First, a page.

Kathy - It is so encouraging to hear my feelings are not as strange as I think they are. I’m feeling so much of what you are saying, and feeling guilty for doing so because I do know who God is…just not feeling it right now with all the circumstances around me. Thank you, again!ReplyCancel

    • August 18, 2017 - 5:29 pm

      Vaneetha - I understand how hard it is not to fixate on my circumstances rather than focus on what I know to be true…ReplyCancel

  • August 18, 2017 - 9:42 am

    Leslie Cardwell - This blessed me so much. This is where God has been working in my life. Thank you!

  • August 18, 2017 - 11:51 am

    Mike R - So helpful–glad you reposted it. Indeed Satan has not changed his ways–“Did God really say..?” And when my world shakes I sink into confusion, revealing that I am not unlike John the Baptist, or the disciples as they could not grasp that Jesus did not come to pull the sword from the stone but came to be nailed to a cross.

    Thank you for describing so well the experience of Christians. I want more faith, but not the means that God has chosen to build my trust in him. I want the crown, not the cross.ReplyCancel

    • August 18, 2017 - 5:30 pm

      Vaneetha - Totally agree, Mike. Thanks for writing. The crown is always more “shiny” than the cross…ReplyCancel

  • August 18, 2017 - 4:16 pm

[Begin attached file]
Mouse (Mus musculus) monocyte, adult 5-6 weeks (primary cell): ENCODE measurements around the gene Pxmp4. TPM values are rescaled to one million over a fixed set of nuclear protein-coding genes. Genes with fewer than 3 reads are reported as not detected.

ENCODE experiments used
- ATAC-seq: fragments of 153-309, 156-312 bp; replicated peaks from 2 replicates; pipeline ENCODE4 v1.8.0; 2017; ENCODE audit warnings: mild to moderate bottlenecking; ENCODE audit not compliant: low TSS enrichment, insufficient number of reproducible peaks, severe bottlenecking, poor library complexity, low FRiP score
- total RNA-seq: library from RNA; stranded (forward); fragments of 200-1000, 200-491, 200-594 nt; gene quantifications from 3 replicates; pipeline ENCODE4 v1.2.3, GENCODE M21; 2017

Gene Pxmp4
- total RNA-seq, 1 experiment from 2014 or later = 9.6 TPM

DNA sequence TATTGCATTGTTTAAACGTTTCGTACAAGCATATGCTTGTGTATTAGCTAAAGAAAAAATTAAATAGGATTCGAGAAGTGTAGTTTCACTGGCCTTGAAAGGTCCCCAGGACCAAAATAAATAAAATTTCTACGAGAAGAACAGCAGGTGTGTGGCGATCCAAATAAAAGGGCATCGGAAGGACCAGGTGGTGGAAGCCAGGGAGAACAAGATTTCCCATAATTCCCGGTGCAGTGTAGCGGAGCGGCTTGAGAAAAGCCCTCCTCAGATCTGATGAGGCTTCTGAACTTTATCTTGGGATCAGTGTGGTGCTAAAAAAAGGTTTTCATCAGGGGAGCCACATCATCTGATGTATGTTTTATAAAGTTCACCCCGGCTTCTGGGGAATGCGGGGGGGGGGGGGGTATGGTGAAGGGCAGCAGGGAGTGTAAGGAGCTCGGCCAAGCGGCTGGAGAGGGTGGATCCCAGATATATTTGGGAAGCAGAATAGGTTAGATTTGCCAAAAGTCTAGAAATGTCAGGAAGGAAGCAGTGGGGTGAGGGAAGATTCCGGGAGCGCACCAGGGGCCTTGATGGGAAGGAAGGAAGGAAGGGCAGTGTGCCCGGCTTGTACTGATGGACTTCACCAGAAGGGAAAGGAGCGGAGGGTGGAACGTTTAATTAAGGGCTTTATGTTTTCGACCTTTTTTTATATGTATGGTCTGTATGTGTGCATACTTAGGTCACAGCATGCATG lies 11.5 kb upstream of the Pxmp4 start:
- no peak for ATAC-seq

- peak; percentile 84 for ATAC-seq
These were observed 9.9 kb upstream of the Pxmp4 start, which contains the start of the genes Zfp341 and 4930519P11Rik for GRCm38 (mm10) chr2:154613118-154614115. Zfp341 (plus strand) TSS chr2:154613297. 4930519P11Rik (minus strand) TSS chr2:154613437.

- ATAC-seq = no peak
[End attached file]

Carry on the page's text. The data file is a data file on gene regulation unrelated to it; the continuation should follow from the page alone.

Juliano - We can see the glory of God in your life Vaneetha. When I heard about your testimony and about all the chalenges you had to face, all I could to say was: “Glory to God”! God has done wonderfull things and you are one of them.
    God bless you and sustain you in your ministry.ReplyCancel

    • August 18, 2017 - 5:32 pm

      Vaneetha - Thank you, Juliano. I so appreciate your encouragement.ReplyCancel

  • August 18, 2017 - 5:47 pm

    C. Lewellyn - Indeed, none of us will really know or understand why God has allowed some of His children to face such terrible trials in this life. I really appreciate your honesty in admitting how hard it can be to trust in God’s goodness, to cling to your faith when your whole world has exploded. I am so sick of the “plastic, fantastic Christianity”, where everyone wears a fake smile, never lets anyone see the deep hurts, and acts like everything is wonderful if you love Jesus and have enough faith. Then when a new believer encounters problems, or a prayer is not answered the way they want it to be, they are angry and feel betrayed because they have never seen another Christian actually handle such things. It is time for us to take off the masks, be real and share our struggles and triumphs, to be the body of Christ and encourage one another, not just be fake and cover up the parts of our lives that are not perfect. We can work together to help each other put on the full armor of God so that we can stand up and glorify God even in the trials.ReplyCancel

    • August 30, 2017 - 8:39 pm

      Vaneetha - I so agree! Life is hard and we all struggle with doubt and fear– and when we are open about that, its much more God-honoring. I’d never heard of “plastic, fantastic Christianity.” What a great description- I’ll be using it again! Thank you for writing.ReplyCancel

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pexels child parenting+


I have long wanted to be the perfect parent.